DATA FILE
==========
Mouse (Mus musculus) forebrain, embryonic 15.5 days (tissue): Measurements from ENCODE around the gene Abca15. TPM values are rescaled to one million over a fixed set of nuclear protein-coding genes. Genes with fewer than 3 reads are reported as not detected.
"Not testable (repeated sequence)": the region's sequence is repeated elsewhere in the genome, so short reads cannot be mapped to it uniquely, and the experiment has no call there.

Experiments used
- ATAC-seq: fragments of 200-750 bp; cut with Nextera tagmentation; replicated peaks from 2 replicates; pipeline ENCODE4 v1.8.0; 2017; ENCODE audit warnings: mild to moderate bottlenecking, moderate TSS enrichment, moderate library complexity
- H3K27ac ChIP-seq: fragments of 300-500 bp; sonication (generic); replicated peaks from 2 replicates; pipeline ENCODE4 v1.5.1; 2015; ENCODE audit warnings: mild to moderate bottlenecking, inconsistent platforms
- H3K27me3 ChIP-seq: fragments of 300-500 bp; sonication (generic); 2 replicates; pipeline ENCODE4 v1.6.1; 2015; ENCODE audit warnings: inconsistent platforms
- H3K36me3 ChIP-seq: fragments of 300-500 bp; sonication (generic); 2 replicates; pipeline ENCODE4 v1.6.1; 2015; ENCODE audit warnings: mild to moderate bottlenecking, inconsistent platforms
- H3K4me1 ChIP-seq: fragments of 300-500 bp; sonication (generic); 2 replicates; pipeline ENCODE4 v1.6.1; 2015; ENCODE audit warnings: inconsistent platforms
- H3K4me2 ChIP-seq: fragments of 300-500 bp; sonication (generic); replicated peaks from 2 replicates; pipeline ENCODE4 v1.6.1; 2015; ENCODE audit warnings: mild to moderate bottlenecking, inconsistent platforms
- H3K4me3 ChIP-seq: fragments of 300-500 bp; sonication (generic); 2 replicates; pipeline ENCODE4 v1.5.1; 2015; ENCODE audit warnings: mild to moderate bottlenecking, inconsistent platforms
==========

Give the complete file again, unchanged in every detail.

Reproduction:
Mouse (Mus musculus) forebrain, embryonic 15.5 days (tissue): Measurements from ENCODE around the gene Abca15. TPM values are rescaled to one million over a fixed set of nuclear protein-coding genes. Genes with fewer than 3 reads are reported as not detected.
"Not testable (repeated sequence)": the region's sequence is repeated elsewhere in the genome, so short reads cannot be mapped to it uniquely, and the experiment has no call there.

Experiments used
- ATAC-seq: fragments of 200-750 bp; cut with Nextera tagmentation; replicated peaks from 2 replicates; pipeline ENCODE4 v1.8.0; 2017; ENCODE audit warnings: mild to moderate bottlenecking, moderate TSS enrichment, moderate library complexity
- H3K27ac ChIP-seq: fragments of 300-500 bp; sonication (generic); replicated peaks from 2 replicates; pipeline ENCODE4 v1.5.1; 2015; ENCODE audit warnings: mild to moderate bottlenecking, inconsistent platforms
- H3K27me3 ChIP-seq: fragments of 300-500 bp; sonication (generic); 2 replicates; pipeline ENCODE4 v1.6.1; 2015; ENCODE audit warnings: inconsistent platforms
- H3K36me3 ChIP-seq: fragments of 300-500 bp; sonication (generic); 2 replicates; pipeline ENCODE4 v1.6.1; 2015; ENCODE audit warnings: mild to moderate bottlenecking, inconsistent platforms
- H3K4me1 ChIP-seq: fragments of 300-500 bp; sonication (generic); 2 replicates; pipeline ENCODE4 v1.6.1; 2015; ENCODE audit warnings: inconsistent platforms
- H3K4me2 ChIP-seq: fragments of 300-500 bp; sonication (generic); replicated peaks from 2 replicates; pipeline ENCODE4 v1.6.1; 2015; ENCODE audit warnings: mild to moderate bottlenecking, inconsistent platforms
- H3K4me3 ChIP-seq: fragments of 300-500 bp; sonication (generic); 2 replicates; pipeline ENCODE4 v1.5.1; 2015; ENCODE audit warnings: mild to moderate bottlenecking, inconsistent platforms